The reorg is complete, reporting lines changed, new contracts issued, development plans in place, the last line on the communication plan is done so it’s over, right? Wrong. Most reorgs forget the post-activity evaluation although it’s really important. Post-activity evaluations will help identify any areas that need to be redeveloped or amended, and don’t take it personal if something you designed didn’t quite work during the implementation – organisations are fluid and reorganisations will need to be considerate of that. What is important is recognising that some changes and tweaks will always need to be required.

Finally, learning lessons during the evaluation will be massively helpful to you in the future – because it’s inevitable that you’ll probably need to reorganise again in the not-to-distant future.

I hope this helps.

The Art Of Employee Relations

shaking-hands-image-drawing

We hear more and more about collective workforce disputes as businesses continue to look to restructure their operations in order to survive, compete, or grow, and these disputes have received something of a renaissance in recent years.

A quick glance at the national news outlines the various ballots and strikes continuing to take place at businesses right throughout the UK, such as Southern Rail, the Prison Service and Tata Steel. This industrial action is for a range of reasons too, including changes that could affect the health and safety of workers, employee’s working conditions or changes to pension arrangements.

An interesting development recently occurred at Southern Rail where employees who were members of the ASLEF union rejected a deal to resolve the ‘driver-only’ train dispute, a deal that ASLEF was recommending that their members accept, with this case being of particular interest due to the fact that Unions usually negotiate to the point of being confident that the deal they put forward to their members is more than likely going to be accepted.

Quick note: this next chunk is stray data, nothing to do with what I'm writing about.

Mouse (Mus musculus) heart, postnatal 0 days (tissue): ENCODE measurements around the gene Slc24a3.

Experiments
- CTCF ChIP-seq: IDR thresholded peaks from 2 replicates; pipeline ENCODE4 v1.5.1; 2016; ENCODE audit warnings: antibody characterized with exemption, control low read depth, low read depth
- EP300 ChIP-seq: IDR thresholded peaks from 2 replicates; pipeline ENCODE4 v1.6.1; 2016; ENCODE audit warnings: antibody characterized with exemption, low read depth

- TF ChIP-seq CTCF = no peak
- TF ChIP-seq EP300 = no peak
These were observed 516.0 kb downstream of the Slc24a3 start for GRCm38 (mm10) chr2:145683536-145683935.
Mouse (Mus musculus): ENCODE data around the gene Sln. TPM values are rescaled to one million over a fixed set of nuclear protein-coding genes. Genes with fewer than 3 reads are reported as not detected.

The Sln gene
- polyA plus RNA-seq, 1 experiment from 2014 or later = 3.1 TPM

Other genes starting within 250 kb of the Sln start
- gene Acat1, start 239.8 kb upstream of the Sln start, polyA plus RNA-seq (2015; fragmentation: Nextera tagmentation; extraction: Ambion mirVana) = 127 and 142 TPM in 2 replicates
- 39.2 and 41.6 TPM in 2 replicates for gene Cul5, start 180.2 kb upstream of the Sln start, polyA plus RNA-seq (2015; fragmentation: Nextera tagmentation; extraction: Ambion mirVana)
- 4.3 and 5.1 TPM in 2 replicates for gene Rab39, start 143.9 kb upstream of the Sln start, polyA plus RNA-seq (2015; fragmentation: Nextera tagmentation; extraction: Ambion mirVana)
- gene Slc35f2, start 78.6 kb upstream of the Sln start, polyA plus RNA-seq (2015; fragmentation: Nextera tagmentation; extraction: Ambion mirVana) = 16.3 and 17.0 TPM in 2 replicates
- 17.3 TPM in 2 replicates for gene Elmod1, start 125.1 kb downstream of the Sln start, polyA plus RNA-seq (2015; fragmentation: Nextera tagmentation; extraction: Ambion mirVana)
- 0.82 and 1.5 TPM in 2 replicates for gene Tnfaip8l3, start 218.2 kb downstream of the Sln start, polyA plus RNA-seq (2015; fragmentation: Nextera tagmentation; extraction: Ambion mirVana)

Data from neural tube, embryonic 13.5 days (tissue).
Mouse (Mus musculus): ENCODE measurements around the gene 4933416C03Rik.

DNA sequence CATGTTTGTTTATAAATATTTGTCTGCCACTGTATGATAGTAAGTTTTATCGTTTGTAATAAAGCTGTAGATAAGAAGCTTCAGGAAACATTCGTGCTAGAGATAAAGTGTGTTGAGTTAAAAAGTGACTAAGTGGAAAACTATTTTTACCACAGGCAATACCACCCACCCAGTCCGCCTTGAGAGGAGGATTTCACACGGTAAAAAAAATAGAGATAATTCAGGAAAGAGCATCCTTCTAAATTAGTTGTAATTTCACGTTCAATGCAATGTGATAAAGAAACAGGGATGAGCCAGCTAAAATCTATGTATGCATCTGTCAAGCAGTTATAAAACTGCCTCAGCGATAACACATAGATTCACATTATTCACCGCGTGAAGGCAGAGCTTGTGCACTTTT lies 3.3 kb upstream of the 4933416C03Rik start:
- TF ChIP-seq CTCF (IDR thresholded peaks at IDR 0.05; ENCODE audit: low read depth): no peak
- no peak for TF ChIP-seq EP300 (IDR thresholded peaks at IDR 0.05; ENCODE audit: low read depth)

HR have always played a key role in employment disputes and yet it does not seem to be mentioned as a core skill in the future direction often talked about by HR stakeholders. In the continued quest for HR to become strategic business partners, working proactively to develop organisations and the like, it is always important to remember that good employee/industrial relations and the management of such from a HR point of view, truly is, an art.

I was really fortunate to grow up in a true IR climate in the world of steelmaking. With colourful characters from a management and union side, I was given fantastic exposure as an up and coming HR professional to experience that world and understand how it works. I got to understand how important the mutual relationship was, and how issues could be addressed behind closed doors, out in the open, and even in those ‘tricky situations’ where the deal agreed behind closed doors was then played out in the open for full effect.

I often recall my first day in Steelmaking where I was introduced as a HR apprentice to a union representative who asked my boss if that meant I was a ‘Trainee Bastard’. I know it sounds bad, but I found it amusing, and I loved every minute in that environment.

But what I and my other ‘junior’ HR colleagues learned during this period, was a set of skills that nothing could have prepared us for, not the world of academia, not through our professional membership, and not in non-unionised environments. We learned the art of employee relations through watching how Employee Relations managers and Industrial Relations Directors operated. We watched them strategise, develop consultation plans, play a ‘chess game’ when considering what decisions they could and couldn’t make, watched them pick their battles and know when to deal. We also watched them love, almost every minute of it, unless the consultation was to discuss job losses, when conversations were more reserved and respectful. These skills were critical in the industries in which we operated.

My concern is that I gather this is now something of a dying skill, but if the recent news stories as I mentioned above are anything to go by, then these skills need to continue to be developed or businesses will suffer. Unions have continued to develop these core skills, largely as this continues to form a fundamental part of their job description, so if businesses fail to develop skills to represent their interests and their side of the debate, then employee relations disputes are in danger of no longer being a level playing field.

The rise of technology, automation, the fear of ‘robots are going to take our jobs’ and a difficult economic climate, means that businesses are going to need to consult and modify their working practices, terms and conditions, and even physical environments in the not-to-distant future which I predict will mean continued industrial action as it is inevitable that any proposed changes will not be to everyone’s satisfaction. And if the industrial action is going to continue, then the skills within the business environment to respond to this, will continue to be needed. So maybe developing HR professionals in the art of employee relations, needs a renaissance too.